Even with much more new supply, Schwartz agreed there won’t be a dramatic decrease in housing prices for the middle- or working-class for years. “And you may not see any change at all.”
“This is a mismatch between income and housing costs and marginal changes are not going to make a dent on this problem,” he said. “The need is for subsidy not just for increased market rate housing.”
In the end, the experts agreed that under certain scenarios, the growth in housing prices could start to stabilize with more market-rate supply. But that’s not the same thing as bringing those prices down.
Claim by opponents: SB 50 is a ‘luxury housing bill’
Critics such as Housing Is A Human Right, a housing advocacy division of the AIDS Healthcare Foundation, have repeatedly described SB 50 as a “luxury housing bill.”
“It’s still a gentrification machine. It still favors new luxury units,” wrote Livable California, another group opposed to SB 50, in a list of talking points it distributed this month.
Michael Storper, an urban planning professor at UCLA, said there’s some truth to those criticisms. Storper has spoken out against what he calls the bill’s “deeply flawed” analysis of what it would take to solve the state’s housing affordability crisis.
He told us SB 50 would spur new supply, but mainly for the rich.
Developers, with the goal of making the most profit possible, would target wealthy areas and “produce housing at price points that are only accessible to higher-income people,” he said.
Storper added that existing zoning in California already allows for millions more potential housing units, but developers only build in areas that pencil-out.
Wiener rejects the idea that SB 50 is a “luxury housing bill,” noting it requires up to 25 percent of new projects be set aside for affordable housing.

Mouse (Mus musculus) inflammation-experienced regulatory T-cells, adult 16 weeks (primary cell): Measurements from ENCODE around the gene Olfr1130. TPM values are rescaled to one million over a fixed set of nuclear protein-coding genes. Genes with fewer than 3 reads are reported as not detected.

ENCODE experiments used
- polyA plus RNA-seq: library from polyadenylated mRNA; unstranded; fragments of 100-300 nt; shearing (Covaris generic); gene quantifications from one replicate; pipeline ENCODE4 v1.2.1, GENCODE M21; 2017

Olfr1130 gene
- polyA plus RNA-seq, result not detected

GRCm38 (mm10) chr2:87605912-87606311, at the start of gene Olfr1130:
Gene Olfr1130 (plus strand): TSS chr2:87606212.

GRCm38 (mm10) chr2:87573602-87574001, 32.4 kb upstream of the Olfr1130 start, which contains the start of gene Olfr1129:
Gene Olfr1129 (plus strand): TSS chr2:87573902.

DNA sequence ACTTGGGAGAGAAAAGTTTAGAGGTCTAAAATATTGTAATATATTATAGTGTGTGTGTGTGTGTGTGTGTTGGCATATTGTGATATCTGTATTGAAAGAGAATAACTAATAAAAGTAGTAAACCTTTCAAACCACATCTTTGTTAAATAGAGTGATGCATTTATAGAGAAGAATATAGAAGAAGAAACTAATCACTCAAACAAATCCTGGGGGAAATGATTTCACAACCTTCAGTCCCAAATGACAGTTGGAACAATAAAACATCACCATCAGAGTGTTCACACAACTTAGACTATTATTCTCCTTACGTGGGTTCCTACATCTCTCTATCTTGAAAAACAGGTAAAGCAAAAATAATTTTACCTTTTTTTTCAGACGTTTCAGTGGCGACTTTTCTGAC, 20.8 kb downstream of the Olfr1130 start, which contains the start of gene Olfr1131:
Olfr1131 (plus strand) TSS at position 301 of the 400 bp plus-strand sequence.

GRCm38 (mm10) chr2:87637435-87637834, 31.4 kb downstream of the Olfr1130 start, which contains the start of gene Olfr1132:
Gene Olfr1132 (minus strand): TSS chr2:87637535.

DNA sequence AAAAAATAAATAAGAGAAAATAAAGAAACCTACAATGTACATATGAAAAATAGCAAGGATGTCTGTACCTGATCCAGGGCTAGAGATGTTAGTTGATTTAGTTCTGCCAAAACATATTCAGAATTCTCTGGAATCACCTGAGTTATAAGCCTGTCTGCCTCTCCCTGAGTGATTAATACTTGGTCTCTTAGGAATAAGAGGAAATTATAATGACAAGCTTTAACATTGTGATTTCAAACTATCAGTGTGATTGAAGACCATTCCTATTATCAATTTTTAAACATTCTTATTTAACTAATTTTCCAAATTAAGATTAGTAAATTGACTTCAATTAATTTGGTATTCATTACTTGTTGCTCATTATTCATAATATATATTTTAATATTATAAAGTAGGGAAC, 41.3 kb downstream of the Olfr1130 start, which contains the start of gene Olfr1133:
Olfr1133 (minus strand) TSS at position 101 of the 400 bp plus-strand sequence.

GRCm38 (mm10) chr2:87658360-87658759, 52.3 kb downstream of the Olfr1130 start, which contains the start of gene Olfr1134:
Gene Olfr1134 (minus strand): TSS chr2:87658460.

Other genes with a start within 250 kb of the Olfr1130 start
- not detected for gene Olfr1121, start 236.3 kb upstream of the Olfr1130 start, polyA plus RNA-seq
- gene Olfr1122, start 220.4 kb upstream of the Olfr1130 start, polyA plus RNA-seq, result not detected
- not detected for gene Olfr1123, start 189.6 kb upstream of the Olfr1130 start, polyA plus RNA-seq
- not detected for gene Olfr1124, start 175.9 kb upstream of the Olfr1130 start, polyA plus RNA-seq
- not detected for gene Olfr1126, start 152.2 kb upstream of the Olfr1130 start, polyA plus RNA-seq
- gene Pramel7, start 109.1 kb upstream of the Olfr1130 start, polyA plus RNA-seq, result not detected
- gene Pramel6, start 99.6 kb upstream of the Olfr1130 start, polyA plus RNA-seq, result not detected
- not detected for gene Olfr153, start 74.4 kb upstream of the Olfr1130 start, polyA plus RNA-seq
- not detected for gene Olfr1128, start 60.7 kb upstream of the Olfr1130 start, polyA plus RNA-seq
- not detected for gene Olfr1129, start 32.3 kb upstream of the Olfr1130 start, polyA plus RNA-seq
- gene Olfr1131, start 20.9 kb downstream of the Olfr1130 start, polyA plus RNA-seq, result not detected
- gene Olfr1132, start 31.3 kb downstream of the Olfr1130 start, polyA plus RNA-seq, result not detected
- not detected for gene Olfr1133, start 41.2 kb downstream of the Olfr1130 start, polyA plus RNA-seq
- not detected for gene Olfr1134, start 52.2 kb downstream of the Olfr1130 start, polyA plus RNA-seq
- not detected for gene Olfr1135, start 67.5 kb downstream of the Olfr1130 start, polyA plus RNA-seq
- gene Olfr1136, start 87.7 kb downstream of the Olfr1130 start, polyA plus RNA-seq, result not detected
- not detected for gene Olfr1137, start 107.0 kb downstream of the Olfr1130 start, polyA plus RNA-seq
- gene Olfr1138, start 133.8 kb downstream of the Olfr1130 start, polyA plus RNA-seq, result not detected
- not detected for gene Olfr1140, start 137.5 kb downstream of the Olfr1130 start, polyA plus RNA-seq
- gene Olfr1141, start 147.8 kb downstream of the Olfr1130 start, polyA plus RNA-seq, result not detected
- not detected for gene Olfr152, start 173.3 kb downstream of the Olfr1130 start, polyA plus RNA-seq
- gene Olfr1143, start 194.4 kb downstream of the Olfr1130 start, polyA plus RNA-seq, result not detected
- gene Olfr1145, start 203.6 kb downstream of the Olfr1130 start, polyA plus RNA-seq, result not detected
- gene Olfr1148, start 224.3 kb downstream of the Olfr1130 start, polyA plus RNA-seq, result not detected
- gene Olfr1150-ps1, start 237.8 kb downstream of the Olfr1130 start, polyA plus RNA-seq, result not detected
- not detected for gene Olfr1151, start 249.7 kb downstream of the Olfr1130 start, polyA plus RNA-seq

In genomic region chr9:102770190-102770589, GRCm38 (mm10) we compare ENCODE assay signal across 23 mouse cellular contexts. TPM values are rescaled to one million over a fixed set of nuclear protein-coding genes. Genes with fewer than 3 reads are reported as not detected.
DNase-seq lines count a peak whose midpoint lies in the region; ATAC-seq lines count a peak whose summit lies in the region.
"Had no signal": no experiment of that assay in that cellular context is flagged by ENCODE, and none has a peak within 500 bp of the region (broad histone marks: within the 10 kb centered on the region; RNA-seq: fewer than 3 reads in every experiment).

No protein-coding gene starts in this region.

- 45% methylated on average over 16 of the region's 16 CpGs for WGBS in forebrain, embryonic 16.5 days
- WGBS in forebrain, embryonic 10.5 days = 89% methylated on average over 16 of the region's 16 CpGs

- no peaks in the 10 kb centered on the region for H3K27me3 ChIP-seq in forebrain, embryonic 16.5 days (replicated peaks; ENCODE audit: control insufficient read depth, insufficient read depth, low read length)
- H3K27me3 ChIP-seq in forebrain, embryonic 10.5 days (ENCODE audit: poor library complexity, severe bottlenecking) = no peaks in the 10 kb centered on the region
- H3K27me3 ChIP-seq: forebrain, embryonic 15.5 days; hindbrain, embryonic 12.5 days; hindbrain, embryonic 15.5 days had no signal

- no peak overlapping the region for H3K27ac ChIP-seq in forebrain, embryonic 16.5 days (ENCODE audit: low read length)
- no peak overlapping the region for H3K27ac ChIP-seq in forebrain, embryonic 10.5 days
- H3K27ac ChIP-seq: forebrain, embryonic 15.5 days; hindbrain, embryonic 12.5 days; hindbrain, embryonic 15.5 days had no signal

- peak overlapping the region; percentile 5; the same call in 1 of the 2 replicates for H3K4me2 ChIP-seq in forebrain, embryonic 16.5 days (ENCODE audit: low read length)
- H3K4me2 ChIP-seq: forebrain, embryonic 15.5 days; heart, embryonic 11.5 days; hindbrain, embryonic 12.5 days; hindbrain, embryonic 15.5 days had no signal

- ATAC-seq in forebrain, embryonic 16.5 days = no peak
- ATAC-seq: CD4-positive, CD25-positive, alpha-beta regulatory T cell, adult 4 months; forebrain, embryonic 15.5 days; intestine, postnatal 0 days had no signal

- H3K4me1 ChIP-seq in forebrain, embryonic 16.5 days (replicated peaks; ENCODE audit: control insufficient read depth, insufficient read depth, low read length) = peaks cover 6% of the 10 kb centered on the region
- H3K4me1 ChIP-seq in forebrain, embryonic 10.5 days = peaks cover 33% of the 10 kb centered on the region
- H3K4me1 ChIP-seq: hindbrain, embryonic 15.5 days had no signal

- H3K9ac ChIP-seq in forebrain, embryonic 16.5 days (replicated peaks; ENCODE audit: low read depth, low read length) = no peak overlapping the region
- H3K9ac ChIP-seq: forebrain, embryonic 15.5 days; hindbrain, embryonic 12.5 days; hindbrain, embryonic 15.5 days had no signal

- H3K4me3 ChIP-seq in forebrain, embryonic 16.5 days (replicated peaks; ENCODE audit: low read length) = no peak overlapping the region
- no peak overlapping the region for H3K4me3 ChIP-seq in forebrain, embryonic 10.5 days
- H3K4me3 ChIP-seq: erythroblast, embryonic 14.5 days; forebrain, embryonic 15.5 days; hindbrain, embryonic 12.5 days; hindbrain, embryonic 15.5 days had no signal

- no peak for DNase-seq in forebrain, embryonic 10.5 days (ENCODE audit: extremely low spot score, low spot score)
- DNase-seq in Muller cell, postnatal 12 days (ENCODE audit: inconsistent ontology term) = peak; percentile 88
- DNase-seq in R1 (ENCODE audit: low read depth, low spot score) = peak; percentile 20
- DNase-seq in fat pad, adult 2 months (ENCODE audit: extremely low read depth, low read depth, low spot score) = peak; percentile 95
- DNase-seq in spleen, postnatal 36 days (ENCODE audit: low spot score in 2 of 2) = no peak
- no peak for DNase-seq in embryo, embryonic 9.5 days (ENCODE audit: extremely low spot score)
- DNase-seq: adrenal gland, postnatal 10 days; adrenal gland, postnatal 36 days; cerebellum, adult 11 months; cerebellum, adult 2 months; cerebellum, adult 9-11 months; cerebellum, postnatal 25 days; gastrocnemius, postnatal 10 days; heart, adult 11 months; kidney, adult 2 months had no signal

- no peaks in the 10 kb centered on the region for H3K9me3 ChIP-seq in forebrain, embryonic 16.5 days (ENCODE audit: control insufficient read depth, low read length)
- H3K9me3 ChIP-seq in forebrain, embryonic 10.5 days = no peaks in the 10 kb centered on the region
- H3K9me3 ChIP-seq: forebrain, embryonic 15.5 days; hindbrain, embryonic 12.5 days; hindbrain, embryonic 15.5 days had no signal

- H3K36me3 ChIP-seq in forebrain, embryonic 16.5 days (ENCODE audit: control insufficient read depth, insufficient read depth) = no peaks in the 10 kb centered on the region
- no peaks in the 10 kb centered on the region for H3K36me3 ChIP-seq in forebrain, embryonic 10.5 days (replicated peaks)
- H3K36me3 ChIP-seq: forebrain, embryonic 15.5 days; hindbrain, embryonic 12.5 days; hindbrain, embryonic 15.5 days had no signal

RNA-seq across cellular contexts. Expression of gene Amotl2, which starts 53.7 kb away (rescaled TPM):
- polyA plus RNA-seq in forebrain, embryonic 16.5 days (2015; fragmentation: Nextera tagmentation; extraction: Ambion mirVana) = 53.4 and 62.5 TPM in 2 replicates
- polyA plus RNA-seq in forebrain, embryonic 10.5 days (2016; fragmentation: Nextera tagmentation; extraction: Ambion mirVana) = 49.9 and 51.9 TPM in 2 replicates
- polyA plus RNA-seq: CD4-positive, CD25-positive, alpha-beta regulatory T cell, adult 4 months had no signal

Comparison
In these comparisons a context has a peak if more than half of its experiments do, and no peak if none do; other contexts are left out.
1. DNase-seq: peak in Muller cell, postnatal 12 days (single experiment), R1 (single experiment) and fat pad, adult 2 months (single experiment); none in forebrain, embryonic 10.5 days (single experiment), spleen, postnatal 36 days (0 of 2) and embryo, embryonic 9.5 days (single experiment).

“To describe SB 50 as a ‘luxury housing bill’ is just flat out wrong,” he said. Opponents are conflating housing that’s expensive due to scarcity with luxury housing, two different things, Wiener said.
Claim by opponents: SB 50 has no parking requirements for apartment complexes near rail stations
This claim is accurate — but doesn’t tell the whole story.
Requiring parking can add significantly to building costs, which drives up rents. SB 50 blocks local governments from forcing developers to meet typical parking standards, particularly near rail. If the project is built within a quarter-mile of a rail station in a city with a population greater than 100,000, “it shall receive a waiver from any minimum automobile parking requirement,” according to the current language in the bill.
“It does not prevent developers from putting parking in if they think that is appropriate for their project,” Wiener explained.
Claim from opponents: SB 50 spares wealthy, smaller communities from some of its provisions
This claim is also generally correct, but ignores how legislation works. Counties with fewer than 600,000 people — including wealthy areas such as Marin, Sonoma, Santa Cruz and Santa Barbara — will only be asked to allow one extra story of housing near rail stations on top of their existing standards. They will also have to permit four-plexes countywide, according to Wiener.
But they won’t have to permit the four- to five-story apartment buildings required in larger counties.
“It is completely inaccurate to say [smaller counties] have been excluded from the bill. They are in the bill. The bill applies to them. The bill was amended to provide a lighter touch to small counties,” Wiener added.
He said he wanted to treat all counties the same, but the change was part of a compromise in a Senate committee last year to move the bill forward.
“I’m not a dictator,” Wiener said. “I don’t get to just pronounce what bills pass the Legislature. I have to go through committees.”
SB 50’s Future
Late last week, state Senate pro-tem Toni Atkins announced SB 50 would return to the Senate Rules Committee. The bill was held in the Senate Appropriations committee last year.
Atkins said in a news release the move should give all sides more time to work on the bill before its January 31 deadline to pass the full Senate.
“While many communities still have clear concerns about SB 50, our affordable housing crisis demands we make every attempt to reach agreement on potential solutions,” Atkins said. “I hope the additional time afforded by this action contributes to the ongoing efforts being made by Senator Wiener, housing advocates, and community leaders.”
With debate over SB 50 intensifying once again, we’ll continue to track the bill and the accuracy of the arguments made for and against it.
This article courtesy of PolitiFact California